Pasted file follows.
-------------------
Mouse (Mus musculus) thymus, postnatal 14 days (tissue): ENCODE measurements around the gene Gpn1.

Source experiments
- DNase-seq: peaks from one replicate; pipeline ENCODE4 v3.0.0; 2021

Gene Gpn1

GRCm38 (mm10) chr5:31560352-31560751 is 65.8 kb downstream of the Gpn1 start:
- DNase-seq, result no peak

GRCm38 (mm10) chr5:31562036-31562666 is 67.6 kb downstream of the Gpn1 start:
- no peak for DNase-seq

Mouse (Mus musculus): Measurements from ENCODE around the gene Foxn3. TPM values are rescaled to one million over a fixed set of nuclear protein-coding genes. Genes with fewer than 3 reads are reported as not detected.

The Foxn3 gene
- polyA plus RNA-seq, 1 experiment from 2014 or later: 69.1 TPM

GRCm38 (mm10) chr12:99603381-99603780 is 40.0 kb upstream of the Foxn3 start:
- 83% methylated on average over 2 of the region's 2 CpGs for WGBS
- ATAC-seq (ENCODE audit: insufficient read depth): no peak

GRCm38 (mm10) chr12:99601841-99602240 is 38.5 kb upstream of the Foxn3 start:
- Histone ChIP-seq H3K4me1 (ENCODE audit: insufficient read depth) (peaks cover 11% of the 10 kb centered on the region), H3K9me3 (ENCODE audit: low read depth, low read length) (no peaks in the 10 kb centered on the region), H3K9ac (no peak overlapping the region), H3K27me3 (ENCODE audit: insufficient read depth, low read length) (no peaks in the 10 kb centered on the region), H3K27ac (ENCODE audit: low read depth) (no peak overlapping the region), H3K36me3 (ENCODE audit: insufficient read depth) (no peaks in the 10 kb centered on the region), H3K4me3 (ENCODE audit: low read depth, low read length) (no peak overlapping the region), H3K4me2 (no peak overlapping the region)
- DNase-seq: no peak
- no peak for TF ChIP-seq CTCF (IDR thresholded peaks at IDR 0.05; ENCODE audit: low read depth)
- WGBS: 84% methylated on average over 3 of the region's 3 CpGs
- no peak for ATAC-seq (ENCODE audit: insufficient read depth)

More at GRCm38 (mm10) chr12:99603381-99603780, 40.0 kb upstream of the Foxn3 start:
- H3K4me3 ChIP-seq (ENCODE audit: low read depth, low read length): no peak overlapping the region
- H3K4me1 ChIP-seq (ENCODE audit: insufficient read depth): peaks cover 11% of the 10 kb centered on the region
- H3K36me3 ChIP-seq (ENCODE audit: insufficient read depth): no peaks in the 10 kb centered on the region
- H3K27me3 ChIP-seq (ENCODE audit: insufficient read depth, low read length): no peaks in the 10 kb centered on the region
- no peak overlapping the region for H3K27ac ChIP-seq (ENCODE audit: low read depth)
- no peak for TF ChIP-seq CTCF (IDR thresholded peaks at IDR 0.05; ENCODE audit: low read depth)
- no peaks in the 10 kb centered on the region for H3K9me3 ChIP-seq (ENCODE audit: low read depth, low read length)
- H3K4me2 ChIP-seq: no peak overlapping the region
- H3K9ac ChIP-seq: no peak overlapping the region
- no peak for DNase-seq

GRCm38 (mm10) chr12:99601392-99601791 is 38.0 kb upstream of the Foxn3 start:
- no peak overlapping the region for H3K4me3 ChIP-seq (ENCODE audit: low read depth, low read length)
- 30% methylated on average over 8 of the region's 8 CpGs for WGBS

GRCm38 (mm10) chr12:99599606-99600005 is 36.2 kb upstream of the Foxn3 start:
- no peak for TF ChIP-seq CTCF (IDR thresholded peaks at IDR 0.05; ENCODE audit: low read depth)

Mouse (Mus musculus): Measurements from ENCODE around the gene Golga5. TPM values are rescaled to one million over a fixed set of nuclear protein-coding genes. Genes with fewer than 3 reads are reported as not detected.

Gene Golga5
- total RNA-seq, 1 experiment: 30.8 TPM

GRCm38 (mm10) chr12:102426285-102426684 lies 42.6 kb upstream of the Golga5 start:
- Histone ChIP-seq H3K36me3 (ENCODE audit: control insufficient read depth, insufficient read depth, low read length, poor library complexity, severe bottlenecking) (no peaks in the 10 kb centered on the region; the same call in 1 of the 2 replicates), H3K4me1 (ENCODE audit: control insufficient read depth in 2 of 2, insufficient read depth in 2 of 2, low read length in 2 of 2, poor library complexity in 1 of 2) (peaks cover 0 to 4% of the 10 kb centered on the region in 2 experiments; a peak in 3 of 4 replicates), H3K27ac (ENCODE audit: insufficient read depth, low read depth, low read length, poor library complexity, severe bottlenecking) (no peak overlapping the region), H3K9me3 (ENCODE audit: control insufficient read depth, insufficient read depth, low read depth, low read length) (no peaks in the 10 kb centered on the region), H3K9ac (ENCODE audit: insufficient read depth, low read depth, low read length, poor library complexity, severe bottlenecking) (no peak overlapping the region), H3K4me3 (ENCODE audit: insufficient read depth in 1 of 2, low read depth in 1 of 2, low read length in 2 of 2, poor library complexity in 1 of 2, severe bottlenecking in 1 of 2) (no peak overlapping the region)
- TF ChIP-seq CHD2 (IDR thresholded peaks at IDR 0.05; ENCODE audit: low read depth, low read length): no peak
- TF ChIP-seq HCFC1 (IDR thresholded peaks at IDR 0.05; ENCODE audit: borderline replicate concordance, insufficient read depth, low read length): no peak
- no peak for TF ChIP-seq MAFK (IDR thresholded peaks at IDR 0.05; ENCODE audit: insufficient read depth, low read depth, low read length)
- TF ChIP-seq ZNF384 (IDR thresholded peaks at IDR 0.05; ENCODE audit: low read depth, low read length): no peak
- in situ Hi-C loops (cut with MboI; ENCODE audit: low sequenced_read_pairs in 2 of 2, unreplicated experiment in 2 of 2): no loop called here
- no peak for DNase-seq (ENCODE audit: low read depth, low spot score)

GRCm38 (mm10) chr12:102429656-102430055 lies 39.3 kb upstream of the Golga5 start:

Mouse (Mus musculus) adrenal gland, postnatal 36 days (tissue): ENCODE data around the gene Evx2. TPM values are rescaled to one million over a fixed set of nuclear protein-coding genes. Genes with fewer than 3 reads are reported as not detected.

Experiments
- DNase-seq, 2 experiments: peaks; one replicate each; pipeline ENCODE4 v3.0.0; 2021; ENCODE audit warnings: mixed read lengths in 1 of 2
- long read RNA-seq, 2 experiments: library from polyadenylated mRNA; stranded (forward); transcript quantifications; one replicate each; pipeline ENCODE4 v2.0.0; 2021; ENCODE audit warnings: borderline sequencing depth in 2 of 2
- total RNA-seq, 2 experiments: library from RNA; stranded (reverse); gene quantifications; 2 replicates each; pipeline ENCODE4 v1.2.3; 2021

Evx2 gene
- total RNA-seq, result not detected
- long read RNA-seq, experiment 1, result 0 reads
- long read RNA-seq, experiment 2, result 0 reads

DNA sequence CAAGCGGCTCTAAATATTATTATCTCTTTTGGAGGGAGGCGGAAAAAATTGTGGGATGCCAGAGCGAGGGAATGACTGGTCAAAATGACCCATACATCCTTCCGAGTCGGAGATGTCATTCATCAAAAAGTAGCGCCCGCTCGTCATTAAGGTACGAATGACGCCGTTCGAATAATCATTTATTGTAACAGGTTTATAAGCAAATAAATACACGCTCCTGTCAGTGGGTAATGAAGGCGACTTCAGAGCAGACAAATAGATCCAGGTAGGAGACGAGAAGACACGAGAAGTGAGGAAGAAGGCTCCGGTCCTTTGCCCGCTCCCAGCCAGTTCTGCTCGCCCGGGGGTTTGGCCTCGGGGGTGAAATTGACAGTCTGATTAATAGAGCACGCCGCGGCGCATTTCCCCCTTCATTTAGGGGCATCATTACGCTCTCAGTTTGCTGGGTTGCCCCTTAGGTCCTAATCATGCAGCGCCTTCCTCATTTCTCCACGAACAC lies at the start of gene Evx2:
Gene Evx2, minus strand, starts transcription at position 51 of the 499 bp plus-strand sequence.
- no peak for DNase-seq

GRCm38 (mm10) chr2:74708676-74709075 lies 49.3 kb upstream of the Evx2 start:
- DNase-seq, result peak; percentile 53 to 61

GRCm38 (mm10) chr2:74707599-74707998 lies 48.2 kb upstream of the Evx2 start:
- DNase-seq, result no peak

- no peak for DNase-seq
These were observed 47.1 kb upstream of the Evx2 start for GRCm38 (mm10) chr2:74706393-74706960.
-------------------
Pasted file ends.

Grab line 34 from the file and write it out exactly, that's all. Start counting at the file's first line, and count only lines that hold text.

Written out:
- 30% methylated on average over 8 of the region's 8 CpGs for WGBS